Thanks are due to President Barack Obama for his decision to postpone offshore drilling in the Arctic Ocean.

This decision is our first real indication that Washington is beginning to see the Arctic as more than a giant playground for Big Oil.

We cannot stop pushing for protection until our leaders fully understand: Our only Arctic ecosystem, vibrant and fragile, is a national treasure that cannot be bargained away for political gain.

America's Arctic deserves the kind of planning and preparation that the Gulf of Mexico, unfortunately, was never given.

Carolyn Knoll
Kaneohe

 

Civil unions face federal hurdles

The article on health insurance aspects of taxes only hits one area that those in civil unions (at least those who are same-sex) will have to face ("Civil union pairs might face taxes," Star-Advertiser, June 9).

Many companies in Hawaii already offer health insurance for a partner, but must treat the payment for a partner and possibly the partner's children differently than if for a married spouse.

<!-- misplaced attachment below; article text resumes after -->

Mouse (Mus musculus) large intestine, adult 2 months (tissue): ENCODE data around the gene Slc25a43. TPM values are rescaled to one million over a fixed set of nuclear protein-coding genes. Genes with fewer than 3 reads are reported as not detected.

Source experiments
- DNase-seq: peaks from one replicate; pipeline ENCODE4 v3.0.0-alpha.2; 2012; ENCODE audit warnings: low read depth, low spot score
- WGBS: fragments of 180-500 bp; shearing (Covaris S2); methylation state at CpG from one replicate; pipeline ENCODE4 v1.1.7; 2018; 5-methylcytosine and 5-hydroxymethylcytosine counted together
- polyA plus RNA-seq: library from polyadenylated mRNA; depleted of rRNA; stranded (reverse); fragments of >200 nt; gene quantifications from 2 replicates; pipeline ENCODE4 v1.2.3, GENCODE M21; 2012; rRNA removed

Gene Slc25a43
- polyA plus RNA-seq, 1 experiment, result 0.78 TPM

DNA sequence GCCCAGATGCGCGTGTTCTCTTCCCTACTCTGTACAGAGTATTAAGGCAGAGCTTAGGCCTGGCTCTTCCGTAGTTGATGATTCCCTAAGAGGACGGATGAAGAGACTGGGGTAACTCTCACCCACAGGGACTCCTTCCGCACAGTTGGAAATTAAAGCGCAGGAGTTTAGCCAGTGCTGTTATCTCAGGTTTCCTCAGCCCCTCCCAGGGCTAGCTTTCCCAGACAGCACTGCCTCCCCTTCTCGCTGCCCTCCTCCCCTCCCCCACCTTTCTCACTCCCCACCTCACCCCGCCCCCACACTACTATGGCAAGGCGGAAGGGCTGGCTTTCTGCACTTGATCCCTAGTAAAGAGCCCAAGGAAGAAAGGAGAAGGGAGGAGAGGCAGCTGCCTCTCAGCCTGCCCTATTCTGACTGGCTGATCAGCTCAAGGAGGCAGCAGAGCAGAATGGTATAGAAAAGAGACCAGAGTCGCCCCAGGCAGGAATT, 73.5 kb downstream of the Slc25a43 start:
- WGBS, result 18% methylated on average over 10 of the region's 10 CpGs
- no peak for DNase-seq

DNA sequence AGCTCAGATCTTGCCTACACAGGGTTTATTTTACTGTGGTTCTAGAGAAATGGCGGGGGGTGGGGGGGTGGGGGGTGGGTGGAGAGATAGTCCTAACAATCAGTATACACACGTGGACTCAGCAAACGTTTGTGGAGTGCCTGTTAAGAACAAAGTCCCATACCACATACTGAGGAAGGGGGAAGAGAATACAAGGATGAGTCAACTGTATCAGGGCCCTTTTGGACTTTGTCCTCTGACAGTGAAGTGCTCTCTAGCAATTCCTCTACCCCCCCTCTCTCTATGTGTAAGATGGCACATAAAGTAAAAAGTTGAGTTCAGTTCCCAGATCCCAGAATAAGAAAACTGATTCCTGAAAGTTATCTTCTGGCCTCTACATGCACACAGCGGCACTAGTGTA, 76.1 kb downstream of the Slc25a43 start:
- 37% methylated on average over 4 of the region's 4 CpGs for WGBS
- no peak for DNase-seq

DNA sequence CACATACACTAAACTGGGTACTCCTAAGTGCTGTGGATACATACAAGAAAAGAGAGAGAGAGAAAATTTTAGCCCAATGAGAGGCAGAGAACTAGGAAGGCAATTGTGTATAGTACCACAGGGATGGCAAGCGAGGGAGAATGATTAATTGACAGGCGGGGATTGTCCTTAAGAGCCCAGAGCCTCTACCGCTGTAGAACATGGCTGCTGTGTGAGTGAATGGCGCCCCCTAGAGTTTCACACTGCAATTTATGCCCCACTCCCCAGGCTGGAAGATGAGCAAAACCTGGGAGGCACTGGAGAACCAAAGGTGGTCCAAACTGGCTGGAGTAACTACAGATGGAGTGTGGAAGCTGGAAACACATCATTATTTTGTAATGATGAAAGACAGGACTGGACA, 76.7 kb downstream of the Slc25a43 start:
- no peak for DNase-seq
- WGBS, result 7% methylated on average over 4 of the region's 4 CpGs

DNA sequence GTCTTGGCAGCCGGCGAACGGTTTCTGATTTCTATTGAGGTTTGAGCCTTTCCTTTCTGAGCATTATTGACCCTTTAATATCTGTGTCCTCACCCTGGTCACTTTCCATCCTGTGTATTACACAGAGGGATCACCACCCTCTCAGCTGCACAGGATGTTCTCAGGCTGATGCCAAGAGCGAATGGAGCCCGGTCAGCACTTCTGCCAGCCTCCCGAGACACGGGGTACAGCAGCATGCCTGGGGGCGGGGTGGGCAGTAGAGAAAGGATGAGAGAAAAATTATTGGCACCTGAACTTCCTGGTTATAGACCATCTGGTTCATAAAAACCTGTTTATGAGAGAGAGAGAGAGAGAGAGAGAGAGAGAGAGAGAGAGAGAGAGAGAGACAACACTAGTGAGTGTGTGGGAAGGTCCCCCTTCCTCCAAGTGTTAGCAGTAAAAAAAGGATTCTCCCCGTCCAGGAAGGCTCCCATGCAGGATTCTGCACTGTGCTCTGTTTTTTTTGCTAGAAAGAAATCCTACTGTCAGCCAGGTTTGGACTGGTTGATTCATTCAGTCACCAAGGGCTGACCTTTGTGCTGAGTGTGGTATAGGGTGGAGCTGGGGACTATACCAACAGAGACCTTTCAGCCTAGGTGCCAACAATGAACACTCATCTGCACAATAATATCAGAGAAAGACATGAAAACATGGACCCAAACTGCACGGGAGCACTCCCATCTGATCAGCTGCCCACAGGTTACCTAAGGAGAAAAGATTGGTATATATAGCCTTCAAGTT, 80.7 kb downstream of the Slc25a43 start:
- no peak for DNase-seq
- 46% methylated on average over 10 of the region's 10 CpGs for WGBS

Due to federal law, there will continue to be limits on retirement plan benefits, an exclusion of Social Security even if one partner passes away, and, of course, federal taxes. And while a few insurance companies may provide for same-sex couples to be treated similarly to opposite-sex couples, many continue to not provide for such coverage, causing difficulties in securing the proper coverage for a home or car and shared assets.

Yes, civil unions will be a great step forward for Hawaii, but until federal laws catch up, same-sex relationships will continue to face many issues.